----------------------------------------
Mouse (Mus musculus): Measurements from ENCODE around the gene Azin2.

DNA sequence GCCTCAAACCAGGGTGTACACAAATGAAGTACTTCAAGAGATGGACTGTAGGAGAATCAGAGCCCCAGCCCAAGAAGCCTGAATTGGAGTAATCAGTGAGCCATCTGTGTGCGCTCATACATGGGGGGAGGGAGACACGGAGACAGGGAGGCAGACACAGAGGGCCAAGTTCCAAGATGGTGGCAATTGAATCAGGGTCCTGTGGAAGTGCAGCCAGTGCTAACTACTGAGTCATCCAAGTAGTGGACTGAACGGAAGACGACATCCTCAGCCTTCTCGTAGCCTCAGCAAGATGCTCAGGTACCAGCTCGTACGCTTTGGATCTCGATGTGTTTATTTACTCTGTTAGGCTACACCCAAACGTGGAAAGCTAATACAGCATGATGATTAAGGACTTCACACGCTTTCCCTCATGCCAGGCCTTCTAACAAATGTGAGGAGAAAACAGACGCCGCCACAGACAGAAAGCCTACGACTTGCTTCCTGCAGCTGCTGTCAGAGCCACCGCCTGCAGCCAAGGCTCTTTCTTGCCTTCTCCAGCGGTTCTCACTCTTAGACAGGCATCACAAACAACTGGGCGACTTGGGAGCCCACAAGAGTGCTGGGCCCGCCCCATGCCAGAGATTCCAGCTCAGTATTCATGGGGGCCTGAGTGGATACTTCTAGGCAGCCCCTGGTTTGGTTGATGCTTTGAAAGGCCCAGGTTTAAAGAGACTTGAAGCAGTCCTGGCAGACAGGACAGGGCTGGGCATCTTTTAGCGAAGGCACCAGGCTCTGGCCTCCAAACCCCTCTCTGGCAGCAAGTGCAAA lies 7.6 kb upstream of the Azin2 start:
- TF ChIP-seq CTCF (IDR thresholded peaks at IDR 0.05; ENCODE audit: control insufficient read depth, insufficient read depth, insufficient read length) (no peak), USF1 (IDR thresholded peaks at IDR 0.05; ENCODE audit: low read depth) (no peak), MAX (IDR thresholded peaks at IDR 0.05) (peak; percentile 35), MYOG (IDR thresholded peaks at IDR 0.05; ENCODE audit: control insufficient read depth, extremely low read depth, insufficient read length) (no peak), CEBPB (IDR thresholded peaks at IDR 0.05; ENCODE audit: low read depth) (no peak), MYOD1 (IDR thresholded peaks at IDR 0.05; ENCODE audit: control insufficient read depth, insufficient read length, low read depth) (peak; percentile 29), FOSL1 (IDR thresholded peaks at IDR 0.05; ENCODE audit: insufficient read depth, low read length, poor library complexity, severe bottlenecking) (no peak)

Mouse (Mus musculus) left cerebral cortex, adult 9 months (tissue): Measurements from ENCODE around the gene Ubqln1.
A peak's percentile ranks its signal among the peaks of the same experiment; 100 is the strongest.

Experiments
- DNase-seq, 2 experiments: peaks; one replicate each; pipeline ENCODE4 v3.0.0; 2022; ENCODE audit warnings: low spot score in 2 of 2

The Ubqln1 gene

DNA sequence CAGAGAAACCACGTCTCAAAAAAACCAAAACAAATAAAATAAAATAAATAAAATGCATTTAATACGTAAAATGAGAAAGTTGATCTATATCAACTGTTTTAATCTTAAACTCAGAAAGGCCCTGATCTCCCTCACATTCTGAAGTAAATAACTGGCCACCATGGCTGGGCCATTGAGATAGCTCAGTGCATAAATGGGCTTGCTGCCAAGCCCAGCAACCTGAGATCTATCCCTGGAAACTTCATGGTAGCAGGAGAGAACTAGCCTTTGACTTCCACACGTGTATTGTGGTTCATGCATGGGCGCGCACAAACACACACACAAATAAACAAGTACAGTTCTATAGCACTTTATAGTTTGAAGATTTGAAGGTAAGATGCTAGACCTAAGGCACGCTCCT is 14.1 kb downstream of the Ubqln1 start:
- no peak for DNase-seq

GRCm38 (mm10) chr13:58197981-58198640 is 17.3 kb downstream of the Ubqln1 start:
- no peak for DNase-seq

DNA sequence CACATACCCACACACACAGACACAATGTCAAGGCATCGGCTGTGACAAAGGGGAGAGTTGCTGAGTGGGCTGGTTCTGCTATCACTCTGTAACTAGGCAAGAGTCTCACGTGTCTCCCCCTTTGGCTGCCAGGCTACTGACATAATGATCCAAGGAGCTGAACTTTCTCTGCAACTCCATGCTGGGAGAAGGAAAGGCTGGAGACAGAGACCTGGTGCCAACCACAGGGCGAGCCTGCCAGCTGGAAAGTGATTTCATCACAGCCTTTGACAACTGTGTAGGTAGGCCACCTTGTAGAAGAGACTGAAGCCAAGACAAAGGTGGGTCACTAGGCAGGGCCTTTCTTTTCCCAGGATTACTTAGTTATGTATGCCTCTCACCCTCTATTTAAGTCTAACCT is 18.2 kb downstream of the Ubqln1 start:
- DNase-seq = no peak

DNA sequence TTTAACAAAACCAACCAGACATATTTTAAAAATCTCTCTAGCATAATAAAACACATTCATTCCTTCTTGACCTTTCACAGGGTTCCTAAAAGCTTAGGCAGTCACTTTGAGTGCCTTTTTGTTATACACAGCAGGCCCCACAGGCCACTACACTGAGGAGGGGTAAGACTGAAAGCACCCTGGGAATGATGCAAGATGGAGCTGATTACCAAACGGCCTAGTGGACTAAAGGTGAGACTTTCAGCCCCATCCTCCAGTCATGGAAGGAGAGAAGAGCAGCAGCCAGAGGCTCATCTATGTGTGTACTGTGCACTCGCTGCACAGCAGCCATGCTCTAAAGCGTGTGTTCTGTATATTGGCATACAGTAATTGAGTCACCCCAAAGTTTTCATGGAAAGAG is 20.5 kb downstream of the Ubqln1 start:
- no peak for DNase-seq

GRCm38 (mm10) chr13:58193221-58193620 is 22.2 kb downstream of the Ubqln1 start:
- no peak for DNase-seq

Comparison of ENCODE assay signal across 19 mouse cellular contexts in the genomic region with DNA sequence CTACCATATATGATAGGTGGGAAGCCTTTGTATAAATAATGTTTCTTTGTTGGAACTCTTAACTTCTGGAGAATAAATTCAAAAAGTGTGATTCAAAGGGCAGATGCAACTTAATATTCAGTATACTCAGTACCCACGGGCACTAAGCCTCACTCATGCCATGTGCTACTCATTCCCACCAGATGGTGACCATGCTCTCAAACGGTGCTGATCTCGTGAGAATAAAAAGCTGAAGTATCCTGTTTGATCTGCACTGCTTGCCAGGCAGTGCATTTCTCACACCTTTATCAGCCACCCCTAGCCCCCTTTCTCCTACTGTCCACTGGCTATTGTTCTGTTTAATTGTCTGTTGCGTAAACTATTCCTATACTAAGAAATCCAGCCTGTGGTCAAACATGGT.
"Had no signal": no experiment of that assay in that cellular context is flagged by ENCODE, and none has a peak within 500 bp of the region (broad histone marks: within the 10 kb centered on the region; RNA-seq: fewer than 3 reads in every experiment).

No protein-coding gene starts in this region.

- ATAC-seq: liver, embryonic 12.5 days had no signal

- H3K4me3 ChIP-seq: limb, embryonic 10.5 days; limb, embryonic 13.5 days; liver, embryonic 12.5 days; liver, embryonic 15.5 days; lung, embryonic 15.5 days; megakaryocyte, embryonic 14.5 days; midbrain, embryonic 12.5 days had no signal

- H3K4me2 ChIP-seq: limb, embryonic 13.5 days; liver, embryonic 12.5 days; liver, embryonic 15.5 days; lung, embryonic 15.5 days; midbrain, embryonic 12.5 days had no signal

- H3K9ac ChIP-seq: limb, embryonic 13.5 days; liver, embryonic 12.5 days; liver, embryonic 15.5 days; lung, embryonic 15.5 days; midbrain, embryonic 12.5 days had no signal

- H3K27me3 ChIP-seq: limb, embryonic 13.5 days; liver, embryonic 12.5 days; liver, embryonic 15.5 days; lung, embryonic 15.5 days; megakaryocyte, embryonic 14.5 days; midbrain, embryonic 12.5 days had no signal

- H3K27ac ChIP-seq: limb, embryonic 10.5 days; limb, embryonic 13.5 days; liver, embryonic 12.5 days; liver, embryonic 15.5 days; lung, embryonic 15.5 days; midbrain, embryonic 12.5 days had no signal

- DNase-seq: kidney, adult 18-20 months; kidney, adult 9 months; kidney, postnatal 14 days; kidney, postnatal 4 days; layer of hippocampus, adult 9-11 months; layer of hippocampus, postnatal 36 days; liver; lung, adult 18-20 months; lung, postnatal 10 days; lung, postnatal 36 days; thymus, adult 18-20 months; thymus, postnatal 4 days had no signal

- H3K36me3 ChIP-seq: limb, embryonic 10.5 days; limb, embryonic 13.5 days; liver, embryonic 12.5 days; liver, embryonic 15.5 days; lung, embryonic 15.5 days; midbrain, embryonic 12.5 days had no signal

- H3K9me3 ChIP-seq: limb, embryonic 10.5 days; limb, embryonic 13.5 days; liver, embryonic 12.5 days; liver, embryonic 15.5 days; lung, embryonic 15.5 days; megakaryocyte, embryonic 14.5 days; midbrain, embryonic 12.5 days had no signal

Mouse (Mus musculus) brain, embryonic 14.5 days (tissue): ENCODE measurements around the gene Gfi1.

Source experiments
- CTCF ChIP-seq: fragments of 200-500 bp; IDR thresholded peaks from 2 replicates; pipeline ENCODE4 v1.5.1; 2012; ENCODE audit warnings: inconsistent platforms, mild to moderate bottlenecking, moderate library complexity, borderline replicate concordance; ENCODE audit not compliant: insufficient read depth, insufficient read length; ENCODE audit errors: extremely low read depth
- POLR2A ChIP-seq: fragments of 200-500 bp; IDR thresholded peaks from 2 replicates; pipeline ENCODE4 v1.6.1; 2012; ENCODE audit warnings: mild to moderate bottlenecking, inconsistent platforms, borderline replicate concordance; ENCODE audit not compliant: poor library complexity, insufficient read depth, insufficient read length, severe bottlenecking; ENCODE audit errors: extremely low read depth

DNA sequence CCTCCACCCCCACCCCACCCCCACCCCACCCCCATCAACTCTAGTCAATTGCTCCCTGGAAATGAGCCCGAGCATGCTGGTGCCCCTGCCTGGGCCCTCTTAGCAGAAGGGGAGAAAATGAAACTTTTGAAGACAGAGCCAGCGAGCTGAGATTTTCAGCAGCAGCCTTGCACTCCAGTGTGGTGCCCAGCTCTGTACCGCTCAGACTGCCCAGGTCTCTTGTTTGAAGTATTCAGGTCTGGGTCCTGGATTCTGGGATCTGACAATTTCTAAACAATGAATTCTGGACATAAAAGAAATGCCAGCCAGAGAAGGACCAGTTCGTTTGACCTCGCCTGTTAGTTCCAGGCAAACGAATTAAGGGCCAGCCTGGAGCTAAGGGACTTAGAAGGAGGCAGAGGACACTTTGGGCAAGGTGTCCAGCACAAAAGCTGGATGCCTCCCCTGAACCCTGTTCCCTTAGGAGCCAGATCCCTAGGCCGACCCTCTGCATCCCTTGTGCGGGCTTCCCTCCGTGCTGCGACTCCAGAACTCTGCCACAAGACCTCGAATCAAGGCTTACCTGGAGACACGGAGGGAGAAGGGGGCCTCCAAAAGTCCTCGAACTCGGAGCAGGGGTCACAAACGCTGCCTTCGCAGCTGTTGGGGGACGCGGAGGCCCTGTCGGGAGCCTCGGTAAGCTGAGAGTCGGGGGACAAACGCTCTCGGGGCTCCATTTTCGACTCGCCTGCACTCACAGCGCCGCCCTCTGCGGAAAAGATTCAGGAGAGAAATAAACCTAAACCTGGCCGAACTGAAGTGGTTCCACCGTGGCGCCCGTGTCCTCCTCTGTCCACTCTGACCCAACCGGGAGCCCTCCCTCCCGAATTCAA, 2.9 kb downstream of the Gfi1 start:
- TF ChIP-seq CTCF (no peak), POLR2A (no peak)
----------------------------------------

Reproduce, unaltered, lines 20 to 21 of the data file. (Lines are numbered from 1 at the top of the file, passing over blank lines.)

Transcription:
"Had no signal": no experiment of that assay in that cellular context is flagged by ENCODE, and none has a peak within 500 bp of the region (broad histone marks: within the 10 kb centered on the region; RNA-seq: fewer than 3 reads in every experiment).

No protein-coding gene starts in this region.